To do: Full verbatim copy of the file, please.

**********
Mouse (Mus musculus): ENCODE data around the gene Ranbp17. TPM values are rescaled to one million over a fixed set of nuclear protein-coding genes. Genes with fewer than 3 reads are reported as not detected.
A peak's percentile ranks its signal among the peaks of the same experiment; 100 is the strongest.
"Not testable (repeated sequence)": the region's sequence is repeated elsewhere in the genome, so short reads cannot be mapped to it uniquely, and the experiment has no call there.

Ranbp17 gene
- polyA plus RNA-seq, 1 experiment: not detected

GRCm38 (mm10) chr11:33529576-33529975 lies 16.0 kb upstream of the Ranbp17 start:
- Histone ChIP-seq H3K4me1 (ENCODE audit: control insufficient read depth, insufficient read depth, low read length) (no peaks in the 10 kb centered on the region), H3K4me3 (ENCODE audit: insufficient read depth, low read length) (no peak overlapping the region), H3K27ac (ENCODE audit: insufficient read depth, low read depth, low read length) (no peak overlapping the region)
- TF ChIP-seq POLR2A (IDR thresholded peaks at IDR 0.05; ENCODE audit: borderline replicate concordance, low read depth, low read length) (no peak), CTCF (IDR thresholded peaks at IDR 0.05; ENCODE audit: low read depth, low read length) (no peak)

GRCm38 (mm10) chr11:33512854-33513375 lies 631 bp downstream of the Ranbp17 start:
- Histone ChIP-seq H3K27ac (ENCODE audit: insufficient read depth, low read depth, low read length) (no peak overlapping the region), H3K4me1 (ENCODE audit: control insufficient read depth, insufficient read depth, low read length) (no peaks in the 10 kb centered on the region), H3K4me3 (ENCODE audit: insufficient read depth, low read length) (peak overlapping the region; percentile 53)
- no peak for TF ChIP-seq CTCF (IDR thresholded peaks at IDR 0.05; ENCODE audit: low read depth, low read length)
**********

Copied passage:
Mouse (Mus musculus): ENCODE data around the gene Ranbp17. TPM values are rescaled to one million over a fixed set of nuclear protein-coding genes. Genes with fewer than 3 reads are reported as not detected.
A peak's percentile ranks its signal among the peaks of the same experiment; 100 is the strongest.
"Not testable (repeated sequence)": the region's sequence is repeated elsewhere in the genome, so short reads cannot be mapped to it uniquely, and the experiment has no call there.

Ranbp17 gene
- polyA plus RNA-seq, 1 experiment: not detected

GRCm38 (mm10) chr11:33529576-33529975 lies 16.0 kb upstream of the Ranbp17 start:
- Histone ChIP-seq H3K4me1 (ENCODE audit: control insufficient read depth, insufficient read depth, low read length) (no peaks in the 10 kb centered on the region), H3K4me3 (ENCODE audit: insufficient read depth, low read length) (no peak overlapping the region), H3K27ac (ENCODE audit: insufficient read depth, low read depth, low read length) (no peak overlapping the region)
- TF ChIP-seq POLR2A (IDR thresholded peaks at IDR 0.05; ENCODE audit: borderline replicate concordance, low read depth, low read length) (no peak), CTCF (IDR thresholded peaks at IDR 0.05; ENCODE audit: low read depth, low read length) (no peak)

GRCm38 (mm10) chr11:33512854-33513375 lies 631 bp downstream of the Ranbp17 start:
- Histone ChIP-seq H3K27ac (ENCODE audit: insufficient read depth, low read depth, low read length) (no peak overlapping the region), H3K4me1 (ENCODE audit: control insufficient read depth, insufficient read depth, low read length) (no peaks in the 10 kb centered on the region), H3K4me3 (ENCODE audit: insufficient read depth, low read length) (peak overlapping the region; percentile 53)
- no peak for TF ChIP-seq CTCF (IDR thresholded peaks at IDR 0.05; ENCODE audit: low read depth, low read length)